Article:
11. Counter-Strike: Global Offensive 16.0 12.0 9.1 5.4 12.4 3.0 9.6 8.0 10.0 14.6 --- 9.4 0.8 4.8 3.5 2.1
12. Dota 2 5.0 12.0 4.4 6.4 12.3 4.2 5.3 2.8 4.3 2.8 9.6 --- 0.7 1.6 4.9 4.1
13. Madden NFL 12.9 2.3 10.9 4.5 5.9 26.4 7.0 3.7 2.3 1.2 0.9 0.8 --- 2.3 0.9 0.6
14. Rocket League 29.6 6.7 14.7 6.4 14.3 5.3 12.3 11.1 7.5 8.1 5.8 1.9 2.3 --- 3.6 1.6
15. Hearthstone 7.8 20.2 6.9 1.3 33.2 5.3 4.4 4.9 5.2 5.2 4.2 5.8 0.9 3.6 --- 19.0
16. StarCraft 7.3 17.9 9.6 1.7 39.1 3.6 5.7 4.5 5.6 4.1 5.3 10.2 1.4 3.4 40.1 ---

Note. Numbers in each cell represent the percentage of individuals who follow title X (row) who also follow title Y (column). Color-coding corresponds to magnitude of overlap in Twitter followings ranging from dark red (low) to dark green (high).

Given high heterogeneity in audience size, looking simply at shared audience or proportion of audience shared can present a distorted picture. For example, Fortnite has the largest audience, approximately 2.5 times as large as the second largest title (League of Legends). As a result, no other title can share much of Fortnite’s audience (6% of Fortnite followers also follow Call of Duty, the largest overlap), while Fortnite shares a substantial portion of other games’ audiences purely by benefit of having a large following (e.g., Fortnite is also followed by 32% of Apex Legends followers, 30% of Rocket League followers, and 27% of Valorant followers). Conversely, StarCraft, with the smallest audience, cannot represent a large share of the largest titles’ follower bases, even with nearly perfect overlap. That is, even if all 395,607 StarCraft followers were shared with Fortnite, that would represent only 3% of Fortnite’s followers. Lift measures the strength of the association between two titles, accounting for the relative size of each audience and the share of the overall study population each title represents. Results based on lift calculations for all pairs of titles are presented in Table 3.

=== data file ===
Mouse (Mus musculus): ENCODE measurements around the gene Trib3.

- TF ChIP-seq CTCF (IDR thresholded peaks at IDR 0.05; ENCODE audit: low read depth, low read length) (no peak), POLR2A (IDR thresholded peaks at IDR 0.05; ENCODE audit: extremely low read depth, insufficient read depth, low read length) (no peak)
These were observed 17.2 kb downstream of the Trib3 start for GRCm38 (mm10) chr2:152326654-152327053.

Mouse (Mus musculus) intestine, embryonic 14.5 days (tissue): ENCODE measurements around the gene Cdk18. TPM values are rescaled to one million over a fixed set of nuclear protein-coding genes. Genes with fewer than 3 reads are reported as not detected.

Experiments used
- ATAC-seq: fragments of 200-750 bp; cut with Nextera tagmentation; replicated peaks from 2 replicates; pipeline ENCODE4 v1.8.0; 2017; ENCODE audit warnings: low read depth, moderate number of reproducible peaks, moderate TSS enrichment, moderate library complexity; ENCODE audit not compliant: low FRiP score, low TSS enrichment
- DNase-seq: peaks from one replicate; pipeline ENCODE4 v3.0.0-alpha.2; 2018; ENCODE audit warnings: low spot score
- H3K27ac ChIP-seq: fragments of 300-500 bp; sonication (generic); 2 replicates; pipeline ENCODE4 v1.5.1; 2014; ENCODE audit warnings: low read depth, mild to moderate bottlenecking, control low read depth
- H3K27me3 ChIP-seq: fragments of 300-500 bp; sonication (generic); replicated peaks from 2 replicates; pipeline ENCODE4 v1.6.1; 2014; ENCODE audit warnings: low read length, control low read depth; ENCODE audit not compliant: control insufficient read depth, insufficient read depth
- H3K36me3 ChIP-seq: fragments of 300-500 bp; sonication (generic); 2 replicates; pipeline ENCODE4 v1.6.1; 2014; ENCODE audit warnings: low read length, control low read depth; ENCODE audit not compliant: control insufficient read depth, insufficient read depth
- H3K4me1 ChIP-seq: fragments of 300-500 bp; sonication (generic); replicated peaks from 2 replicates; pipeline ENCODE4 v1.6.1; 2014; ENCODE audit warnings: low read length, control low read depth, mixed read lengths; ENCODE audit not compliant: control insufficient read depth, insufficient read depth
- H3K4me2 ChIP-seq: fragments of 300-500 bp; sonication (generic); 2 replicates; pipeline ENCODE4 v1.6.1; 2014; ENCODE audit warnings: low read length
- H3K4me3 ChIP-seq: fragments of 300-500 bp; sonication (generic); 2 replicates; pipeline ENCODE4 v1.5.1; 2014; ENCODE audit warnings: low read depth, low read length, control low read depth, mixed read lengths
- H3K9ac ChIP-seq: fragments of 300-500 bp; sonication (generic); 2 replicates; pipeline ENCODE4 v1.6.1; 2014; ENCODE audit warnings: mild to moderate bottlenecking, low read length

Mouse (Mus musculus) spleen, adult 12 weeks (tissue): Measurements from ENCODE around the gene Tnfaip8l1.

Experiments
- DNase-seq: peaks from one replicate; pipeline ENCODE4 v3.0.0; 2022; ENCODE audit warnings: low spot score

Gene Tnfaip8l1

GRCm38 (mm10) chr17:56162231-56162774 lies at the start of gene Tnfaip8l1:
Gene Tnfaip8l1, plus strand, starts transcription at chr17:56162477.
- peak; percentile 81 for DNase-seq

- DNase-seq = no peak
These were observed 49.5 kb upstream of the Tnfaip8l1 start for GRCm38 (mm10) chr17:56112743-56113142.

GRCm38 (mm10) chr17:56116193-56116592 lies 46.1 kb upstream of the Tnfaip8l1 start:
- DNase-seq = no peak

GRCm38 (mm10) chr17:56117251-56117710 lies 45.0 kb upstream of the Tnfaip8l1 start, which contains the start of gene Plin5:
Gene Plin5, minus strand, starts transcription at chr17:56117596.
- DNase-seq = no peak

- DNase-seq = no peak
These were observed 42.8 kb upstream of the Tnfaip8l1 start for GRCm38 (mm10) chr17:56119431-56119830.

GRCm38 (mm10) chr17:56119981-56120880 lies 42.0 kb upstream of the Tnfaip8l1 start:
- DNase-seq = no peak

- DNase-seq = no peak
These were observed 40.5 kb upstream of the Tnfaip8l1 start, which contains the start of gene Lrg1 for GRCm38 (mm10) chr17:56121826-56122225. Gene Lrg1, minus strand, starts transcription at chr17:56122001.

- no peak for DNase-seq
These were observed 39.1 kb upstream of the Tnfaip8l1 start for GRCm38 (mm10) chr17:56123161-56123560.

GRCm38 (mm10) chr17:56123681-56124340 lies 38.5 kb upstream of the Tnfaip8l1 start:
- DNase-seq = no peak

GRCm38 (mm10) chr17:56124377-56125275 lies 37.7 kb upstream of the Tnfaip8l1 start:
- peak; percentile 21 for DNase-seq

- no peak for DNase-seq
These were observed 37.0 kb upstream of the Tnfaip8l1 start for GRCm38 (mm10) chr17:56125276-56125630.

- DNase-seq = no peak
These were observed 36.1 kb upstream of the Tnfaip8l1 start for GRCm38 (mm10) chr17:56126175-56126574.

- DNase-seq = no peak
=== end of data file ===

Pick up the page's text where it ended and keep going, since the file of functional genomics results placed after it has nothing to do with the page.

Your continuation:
Table 3 - Lift in esports game title Twitter followings Lift in esports game title Twitter followings